Stochastic solution (mean, variance) to lognormal drift and normal volatility

I have trouble deriving the state equations for a mixture of normal/lognormal stochastic differential, namely for its a) expected mean, (b) variance, and (c) drift adjustment for LMM - libor model

I have this equation : df = u * F * dt + sigma * dW(F)

I am having trouble getting the expected mean, variance, and it's final stochastic differential equation of the form : F(T) = F(0) * exp(...)

For example, given the geometric form df = u * F * dt + sigma * F * dW(F)

I know the

expected variance = For example arithmetric form, given df = u * dt + sigma * dW(F)

expected mean = u * t

expected variance = sigma * T

But I am getting stumped on the equation which is a mixture of the two.

• Your notation is not clear. Do you mean $\text{d}F_t=uF_t\text{d}t+\sigma \text{d}W_t$? If so this is an Ornstein-Uhlenbeck process, you can check Wikipedia. – Daneel Olivaw May 24 at 8:50
• hi Daneel, yes, that's what I meant. Thanks, I just checked, the Ornstein-Uhlenbeck is a mean-reverting formula of the form df = -u * F * dt + sigma dW – Kiann May 24 at 9:03
• Well then that's it, you've got the solution. – Daneel Olivaw May 24 at 9:28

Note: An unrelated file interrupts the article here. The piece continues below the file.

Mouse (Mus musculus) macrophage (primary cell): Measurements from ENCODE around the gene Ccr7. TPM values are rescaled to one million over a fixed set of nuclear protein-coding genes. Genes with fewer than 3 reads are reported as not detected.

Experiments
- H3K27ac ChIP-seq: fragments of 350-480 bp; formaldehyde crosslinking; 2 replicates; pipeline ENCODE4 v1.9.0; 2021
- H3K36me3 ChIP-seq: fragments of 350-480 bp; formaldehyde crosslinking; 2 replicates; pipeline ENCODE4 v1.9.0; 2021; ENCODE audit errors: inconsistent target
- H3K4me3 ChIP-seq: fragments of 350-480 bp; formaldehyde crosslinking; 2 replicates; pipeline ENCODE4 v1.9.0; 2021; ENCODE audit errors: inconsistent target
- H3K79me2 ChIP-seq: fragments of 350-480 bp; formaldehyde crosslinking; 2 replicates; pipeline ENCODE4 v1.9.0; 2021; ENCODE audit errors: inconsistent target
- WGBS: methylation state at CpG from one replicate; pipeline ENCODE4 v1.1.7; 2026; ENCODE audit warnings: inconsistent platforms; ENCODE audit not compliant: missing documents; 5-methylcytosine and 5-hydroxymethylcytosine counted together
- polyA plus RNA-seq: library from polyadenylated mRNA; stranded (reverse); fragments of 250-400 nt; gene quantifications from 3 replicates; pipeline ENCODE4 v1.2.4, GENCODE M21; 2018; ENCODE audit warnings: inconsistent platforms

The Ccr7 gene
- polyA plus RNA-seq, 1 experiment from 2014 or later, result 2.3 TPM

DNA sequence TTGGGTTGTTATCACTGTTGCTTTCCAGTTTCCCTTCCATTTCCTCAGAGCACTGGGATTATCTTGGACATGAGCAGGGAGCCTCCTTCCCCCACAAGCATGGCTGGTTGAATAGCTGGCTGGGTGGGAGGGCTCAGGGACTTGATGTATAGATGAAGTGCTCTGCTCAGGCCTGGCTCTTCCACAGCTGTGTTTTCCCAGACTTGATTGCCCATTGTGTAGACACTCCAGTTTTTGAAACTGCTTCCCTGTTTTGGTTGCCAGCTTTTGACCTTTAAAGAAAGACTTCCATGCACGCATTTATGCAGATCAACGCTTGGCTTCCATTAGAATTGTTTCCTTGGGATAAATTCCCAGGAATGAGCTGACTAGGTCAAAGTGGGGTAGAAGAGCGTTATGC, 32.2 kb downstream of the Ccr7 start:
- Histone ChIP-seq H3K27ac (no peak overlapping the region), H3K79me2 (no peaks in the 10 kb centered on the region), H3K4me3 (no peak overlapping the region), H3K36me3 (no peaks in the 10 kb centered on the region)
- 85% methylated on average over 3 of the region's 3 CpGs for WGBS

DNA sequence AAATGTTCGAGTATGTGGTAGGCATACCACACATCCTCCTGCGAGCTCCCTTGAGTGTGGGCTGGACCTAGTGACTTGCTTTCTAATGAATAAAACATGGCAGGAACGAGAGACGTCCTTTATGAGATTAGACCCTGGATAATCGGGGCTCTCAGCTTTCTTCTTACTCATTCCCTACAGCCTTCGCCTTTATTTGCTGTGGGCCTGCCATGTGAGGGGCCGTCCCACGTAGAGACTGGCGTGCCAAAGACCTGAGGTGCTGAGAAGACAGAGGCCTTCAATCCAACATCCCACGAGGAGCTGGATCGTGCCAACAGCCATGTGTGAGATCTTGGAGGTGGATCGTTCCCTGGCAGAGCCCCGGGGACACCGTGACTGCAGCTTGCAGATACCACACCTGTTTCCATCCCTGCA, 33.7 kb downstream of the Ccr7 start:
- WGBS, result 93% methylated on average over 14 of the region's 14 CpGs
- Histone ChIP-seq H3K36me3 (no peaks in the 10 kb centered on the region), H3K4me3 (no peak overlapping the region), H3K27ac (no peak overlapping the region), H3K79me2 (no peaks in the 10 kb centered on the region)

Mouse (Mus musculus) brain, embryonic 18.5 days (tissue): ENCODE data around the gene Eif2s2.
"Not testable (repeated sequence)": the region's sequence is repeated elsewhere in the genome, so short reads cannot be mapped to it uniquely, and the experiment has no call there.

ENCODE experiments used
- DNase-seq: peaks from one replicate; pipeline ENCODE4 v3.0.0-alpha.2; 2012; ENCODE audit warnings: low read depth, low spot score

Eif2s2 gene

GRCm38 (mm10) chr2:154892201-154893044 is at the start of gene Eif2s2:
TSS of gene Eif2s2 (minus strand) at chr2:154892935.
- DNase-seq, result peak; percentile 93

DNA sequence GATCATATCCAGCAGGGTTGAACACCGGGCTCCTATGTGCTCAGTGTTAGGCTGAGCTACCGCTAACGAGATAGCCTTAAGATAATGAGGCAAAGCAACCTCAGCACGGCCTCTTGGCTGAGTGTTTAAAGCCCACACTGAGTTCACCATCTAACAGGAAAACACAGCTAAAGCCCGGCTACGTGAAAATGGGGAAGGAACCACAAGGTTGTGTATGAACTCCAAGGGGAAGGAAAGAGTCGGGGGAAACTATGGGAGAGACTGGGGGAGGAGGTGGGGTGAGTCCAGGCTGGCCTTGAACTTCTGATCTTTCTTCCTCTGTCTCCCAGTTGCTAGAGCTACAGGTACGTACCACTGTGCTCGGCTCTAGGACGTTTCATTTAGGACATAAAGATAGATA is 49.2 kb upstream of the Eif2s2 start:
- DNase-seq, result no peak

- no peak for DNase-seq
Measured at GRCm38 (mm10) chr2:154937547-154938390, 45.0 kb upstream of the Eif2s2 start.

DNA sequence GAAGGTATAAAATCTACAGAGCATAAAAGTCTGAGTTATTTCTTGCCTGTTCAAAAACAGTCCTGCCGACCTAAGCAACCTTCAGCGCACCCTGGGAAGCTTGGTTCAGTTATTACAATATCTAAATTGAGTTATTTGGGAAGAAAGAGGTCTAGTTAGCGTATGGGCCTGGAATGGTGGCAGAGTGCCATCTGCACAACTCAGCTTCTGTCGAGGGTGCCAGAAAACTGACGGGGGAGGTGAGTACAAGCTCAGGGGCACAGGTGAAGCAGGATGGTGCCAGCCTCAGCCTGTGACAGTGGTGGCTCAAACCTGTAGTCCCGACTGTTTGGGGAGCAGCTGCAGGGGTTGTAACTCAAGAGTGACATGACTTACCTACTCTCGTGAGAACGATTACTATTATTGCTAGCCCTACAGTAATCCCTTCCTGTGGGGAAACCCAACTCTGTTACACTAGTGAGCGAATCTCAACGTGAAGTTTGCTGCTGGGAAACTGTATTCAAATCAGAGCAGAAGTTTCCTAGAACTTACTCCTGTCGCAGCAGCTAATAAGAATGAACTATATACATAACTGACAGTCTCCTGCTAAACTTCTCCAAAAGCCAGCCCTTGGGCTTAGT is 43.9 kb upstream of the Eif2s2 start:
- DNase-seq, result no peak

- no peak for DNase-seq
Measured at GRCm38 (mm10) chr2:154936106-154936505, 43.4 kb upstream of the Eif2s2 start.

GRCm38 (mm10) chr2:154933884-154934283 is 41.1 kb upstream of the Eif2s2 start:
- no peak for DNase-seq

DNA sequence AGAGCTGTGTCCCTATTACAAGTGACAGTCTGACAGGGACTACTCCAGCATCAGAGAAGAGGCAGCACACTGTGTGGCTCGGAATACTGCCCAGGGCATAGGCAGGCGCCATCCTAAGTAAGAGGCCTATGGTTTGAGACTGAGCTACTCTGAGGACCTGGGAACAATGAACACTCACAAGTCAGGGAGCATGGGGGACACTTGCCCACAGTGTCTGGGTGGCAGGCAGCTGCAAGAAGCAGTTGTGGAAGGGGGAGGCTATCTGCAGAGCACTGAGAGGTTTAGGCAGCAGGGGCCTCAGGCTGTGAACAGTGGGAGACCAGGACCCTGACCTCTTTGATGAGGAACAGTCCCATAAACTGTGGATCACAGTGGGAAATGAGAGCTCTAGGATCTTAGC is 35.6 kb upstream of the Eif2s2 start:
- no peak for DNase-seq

• Thanks @Daneel Olivaw. The wikipedia page actually seems to give the derivation and solution to the Vasicek form of dr = b (a - r) dt + sigma * dW. I can see the expected mean term, and the variance term. It doesn't seem to show the form for the exponential form. – Kiann May 24 at 9:54

Just use the integrating factor method.

$$df=\mu f dt +\sigma dW_t$$

Multiply by the integrating factor:

$$e^{-\mu t} df =e^{-\mu t} \mu f dt +\sigma e^{-\mu t} dW_t$$

$$d\left( e^{-\mu t} f \right)=\sigma e^{-\mu t} dW_t$$

Now just integrate from 0 to T:

$$e^{-\mu T}f_T-f_0=\sigma \int_0^T{e^{-\mu t} dW_t}$$

And you can then just isolate $$f_T$$ on the left hand side.

$$f_T=f_0 e^{\mu T}+ \sigma \int_0^T{e^{\mu (T-t)} dW_t}$$

And you see it’s like Ornstein Uhlenbeck with long term mean equal to zero, and just look up the mean and variance of that process, but you will have to replace $$\mu$$ with minus $$\mu$$ if you would like to make the comparison clearer.